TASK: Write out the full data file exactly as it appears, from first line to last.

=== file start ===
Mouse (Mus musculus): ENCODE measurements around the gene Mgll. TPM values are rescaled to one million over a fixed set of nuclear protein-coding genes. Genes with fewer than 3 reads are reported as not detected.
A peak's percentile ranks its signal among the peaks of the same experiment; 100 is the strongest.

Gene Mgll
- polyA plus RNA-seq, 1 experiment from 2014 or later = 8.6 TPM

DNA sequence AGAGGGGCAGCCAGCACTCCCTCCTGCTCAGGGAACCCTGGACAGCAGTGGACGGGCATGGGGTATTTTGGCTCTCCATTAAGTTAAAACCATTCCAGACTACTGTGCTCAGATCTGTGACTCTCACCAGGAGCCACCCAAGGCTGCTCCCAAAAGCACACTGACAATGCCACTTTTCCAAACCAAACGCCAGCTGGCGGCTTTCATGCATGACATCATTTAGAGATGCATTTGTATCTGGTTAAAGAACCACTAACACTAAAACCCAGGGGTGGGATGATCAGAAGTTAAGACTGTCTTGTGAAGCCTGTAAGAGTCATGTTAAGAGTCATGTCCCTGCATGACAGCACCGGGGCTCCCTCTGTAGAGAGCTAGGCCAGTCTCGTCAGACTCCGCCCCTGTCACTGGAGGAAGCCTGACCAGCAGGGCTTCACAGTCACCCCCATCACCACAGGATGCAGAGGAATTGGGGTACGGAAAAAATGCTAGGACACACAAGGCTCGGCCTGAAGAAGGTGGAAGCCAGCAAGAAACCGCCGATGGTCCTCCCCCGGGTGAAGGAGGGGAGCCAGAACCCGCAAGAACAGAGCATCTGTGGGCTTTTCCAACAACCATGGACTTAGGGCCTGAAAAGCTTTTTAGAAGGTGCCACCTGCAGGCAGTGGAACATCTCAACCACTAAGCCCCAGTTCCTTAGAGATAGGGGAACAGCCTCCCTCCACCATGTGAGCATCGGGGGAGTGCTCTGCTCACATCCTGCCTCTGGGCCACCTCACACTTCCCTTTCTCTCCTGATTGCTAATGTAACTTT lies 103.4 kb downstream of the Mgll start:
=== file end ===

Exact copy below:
Mouse (Mus musculus): ENCODE measurements around the gene Mgll. TPM values are rescaled to one million over a fixed set of nuclear protein-coding genes. Genes with fewer than 3 reads are reported as not detected.
A peak's percentile ranks its signal among the peaks of the same experiment; 100 is the strongest.

Gene Mgll
- polyA plus RNA-seq, 1 experiment from 2014 or later = 8.6 TPM

DNA sequence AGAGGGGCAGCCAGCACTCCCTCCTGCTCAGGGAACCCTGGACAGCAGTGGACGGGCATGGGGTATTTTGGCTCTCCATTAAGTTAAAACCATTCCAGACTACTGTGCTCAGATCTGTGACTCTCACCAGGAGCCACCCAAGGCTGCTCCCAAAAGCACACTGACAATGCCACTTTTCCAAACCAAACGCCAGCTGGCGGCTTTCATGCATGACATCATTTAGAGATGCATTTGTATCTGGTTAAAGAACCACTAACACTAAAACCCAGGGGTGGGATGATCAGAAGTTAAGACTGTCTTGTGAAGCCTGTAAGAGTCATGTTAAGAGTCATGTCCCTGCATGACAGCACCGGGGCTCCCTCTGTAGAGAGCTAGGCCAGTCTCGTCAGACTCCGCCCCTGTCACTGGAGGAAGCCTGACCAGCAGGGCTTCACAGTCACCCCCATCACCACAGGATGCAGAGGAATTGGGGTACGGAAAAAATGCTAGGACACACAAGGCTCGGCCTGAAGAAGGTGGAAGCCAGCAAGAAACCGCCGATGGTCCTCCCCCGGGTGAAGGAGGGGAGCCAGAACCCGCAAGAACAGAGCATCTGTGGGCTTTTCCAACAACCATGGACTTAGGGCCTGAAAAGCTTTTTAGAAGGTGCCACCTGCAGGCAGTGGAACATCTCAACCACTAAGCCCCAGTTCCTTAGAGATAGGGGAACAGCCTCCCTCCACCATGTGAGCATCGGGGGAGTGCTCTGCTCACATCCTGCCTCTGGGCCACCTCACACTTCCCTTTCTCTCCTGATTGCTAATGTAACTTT lies 103.4 kb downstream of the Mgll start: